The engines are critical to NASA’s next plan for human spaceflight and illustrate an important principle guiding the design of the nation’s next booster: engineers are to use proven technology. The RS-25 engines, which performed almost flawlessly during 135 shuttle launches, are a gold standard for reliability and power that NASA wants to preserve.
Yet the last enhancement to the engines was made in the 1990s, and the new launch vehicle, uninspiredly named the Space Launch System, is expected to be the first one capable of sending humans beyond the moon. The contradiction between its design constraint and its ambitious mission puts engineers like McDaniel in a tough spot.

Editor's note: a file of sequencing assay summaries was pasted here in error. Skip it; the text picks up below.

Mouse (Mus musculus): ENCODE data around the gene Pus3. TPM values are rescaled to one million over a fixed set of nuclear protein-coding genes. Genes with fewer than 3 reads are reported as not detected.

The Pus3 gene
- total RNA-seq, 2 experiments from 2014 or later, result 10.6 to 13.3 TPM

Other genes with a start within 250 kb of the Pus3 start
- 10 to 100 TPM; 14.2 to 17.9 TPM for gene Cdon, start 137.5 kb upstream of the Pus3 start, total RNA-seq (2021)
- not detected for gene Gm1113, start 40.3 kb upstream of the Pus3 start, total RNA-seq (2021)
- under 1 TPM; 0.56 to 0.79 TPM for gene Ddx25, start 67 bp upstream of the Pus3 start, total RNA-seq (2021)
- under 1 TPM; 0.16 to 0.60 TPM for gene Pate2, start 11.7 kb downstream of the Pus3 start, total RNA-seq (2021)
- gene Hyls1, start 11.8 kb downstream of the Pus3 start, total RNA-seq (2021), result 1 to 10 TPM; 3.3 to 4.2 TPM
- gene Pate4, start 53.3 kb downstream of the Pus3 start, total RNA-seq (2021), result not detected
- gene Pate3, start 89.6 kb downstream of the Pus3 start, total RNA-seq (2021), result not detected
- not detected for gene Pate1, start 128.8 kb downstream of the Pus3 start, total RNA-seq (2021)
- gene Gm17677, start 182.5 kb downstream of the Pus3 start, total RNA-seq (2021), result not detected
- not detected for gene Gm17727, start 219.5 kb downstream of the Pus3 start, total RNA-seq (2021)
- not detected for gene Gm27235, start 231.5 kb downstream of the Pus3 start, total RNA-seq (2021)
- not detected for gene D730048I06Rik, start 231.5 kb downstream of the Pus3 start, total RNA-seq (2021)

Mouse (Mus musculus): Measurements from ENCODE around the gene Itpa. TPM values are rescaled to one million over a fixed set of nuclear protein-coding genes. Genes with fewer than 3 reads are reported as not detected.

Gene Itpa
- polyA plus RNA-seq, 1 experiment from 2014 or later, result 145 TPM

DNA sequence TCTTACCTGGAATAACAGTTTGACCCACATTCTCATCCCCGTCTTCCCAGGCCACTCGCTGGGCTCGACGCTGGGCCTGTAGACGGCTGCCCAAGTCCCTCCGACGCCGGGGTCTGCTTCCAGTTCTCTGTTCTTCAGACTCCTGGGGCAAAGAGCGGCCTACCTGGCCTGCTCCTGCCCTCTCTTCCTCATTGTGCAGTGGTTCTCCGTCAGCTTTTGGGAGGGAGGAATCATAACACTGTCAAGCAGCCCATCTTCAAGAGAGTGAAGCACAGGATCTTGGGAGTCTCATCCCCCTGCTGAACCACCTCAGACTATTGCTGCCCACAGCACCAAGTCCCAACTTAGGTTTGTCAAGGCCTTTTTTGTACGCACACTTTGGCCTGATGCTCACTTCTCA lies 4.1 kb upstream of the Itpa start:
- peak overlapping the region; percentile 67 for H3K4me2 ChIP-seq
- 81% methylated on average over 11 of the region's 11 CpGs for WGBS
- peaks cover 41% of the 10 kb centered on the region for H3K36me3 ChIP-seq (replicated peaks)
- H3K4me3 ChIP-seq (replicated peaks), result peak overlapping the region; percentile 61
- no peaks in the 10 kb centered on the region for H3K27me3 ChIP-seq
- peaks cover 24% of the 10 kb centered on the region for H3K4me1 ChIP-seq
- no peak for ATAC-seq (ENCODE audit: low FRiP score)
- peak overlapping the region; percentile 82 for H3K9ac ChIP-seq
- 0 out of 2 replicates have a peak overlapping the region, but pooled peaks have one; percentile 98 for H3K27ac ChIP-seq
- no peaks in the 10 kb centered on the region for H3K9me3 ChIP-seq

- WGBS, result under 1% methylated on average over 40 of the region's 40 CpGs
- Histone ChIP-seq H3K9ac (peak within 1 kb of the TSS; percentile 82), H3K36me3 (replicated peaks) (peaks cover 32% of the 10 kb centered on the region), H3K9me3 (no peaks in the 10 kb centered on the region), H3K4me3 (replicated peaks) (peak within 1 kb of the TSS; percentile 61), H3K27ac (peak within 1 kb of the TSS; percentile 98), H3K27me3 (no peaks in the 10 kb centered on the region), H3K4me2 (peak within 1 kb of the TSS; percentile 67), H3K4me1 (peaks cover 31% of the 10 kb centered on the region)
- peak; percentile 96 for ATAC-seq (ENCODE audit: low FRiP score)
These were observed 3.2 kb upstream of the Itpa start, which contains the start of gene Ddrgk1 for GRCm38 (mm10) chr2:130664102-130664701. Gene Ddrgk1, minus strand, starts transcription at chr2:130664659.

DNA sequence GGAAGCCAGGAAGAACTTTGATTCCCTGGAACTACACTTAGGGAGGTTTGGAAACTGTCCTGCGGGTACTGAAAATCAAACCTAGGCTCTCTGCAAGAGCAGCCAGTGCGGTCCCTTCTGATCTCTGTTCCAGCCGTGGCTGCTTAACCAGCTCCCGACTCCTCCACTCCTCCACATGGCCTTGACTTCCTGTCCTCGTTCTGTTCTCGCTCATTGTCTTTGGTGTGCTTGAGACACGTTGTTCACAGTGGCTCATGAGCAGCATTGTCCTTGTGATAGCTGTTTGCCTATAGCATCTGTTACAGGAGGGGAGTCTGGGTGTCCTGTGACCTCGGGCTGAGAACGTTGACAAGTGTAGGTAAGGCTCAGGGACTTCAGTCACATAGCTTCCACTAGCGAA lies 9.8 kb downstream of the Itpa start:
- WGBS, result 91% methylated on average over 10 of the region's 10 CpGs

They are using space shuttle hardware for a vehicle tasked with a human spaceflight mission far more daunting than putting astronauts in orbit around Earth. But you won’t hear complaints at Stennis, where the engines are tested, or at Marshall Space Flight Center in Huntsville, Alabama, where the SLS program is managed.